Planning

Organizational plans that don’t end up in a file somewhere, but actually result in specific, strategic, and positive action.

Most congregational plans remain simply that: plans.  What is desired, though, is action.

We firmly believe that the process used for planning must ensure that there is action resulting from the plan.

Some guiding principles we’ve developed over the past 10 years:

• Involve as many people as possible.  If the implementers of the plan are involved in its design, they are almost always willing to participate in action.  (The opposite of this is the leadership planning retreat, when excited leaders return to “sell” the plan.  People may agree with the plan, or say they do, but are not often “sold” enough to work on it.)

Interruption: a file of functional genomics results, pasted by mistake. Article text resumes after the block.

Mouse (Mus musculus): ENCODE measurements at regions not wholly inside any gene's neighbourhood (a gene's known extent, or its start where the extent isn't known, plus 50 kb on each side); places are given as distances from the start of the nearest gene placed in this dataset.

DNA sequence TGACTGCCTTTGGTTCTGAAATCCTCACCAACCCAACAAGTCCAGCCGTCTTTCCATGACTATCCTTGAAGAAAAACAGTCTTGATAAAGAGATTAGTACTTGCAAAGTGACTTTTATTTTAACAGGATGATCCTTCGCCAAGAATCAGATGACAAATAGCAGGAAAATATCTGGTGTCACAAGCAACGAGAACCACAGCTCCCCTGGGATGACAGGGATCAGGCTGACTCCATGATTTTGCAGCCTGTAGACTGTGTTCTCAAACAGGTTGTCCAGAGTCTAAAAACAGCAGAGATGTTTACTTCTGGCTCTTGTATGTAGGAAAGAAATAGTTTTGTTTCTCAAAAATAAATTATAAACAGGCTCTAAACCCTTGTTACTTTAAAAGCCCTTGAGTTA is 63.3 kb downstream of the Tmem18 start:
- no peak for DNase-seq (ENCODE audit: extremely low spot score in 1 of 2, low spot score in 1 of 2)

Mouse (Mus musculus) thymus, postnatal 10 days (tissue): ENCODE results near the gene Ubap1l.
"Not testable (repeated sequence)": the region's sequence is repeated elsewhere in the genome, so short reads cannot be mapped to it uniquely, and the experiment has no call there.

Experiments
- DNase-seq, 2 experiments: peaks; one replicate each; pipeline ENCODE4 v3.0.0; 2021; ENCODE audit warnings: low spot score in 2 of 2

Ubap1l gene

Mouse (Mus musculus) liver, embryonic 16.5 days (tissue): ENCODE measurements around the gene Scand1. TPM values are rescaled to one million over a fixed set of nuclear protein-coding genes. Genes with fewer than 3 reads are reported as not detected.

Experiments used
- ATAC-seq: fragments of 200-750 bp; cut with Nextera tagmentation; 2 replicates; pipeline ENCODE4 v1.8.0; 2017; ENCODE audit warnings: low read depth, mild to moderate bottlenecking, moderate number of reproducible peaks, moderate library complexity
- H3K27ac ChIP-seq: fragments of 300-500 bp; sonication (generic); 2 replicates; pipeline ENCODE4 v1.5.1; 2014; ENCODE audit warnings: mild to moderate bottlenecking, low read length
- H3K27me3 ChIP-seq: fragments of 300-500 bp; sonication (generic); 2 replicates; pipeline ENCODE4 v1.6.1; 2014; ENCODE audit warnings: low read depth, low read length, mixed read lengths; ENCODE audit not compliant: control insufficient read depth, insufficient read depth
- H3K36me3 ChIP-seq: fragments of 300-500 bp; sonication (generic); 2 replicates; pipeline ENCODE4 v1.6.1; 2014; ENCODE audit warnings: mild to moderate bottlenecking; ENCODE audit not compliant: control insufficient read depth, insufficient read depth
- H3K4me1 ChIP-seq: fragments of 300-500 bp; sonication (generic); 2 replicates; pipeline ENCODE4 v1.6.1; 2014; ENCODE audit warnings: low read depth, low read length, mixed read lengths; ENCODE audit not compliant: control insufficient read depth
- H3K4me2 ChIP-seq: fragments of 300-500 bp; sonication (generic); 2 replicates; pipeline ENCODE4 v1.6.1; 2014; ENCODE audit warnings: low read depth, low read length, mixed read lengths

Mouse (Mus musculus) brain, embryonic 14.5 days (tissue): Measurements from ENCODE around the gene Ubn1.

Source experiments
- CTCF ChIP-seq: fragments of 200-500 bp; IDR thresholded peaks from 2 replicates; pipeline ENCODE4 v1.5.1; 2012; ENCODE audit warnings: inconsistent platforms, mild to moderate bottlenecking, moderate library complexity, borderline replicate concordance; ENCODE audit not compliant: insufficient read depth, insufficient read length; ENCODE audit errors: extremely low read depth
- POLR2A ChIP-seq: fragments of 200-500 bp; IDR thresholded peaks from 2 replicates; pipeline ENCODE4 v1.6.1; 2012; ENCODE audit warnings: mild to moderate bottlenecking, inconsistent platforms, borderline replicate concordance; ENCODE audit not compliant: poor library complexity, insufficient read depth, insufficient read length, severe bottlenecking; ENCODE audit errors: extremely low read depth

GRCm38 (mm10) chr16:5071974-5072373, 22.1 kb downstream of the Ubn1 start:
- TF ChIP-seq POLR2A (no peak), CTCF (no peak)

• Spending more time on organizing principles and action plans; spending less time on vision, values, and mission statements;. (Many of us have experienced spending a year or two on defining a vision/mission/values statement, but nothing has really happened.)

• The importance of periodic check-ins with the consultant.  Many plans end up in a file drawer because of a lack of accountability.  There are so many other things to do!  A quarterly check-in ensures that the plan results in action.

• Scaling the planning efforts to church size and circumstances.  A large church needs a different process than a small one, yet we are often faced with a “one size fits all” approach to congregational planning.  Smaller churches usually need shorter-term plans, while large churches need more elaborate long-term plans.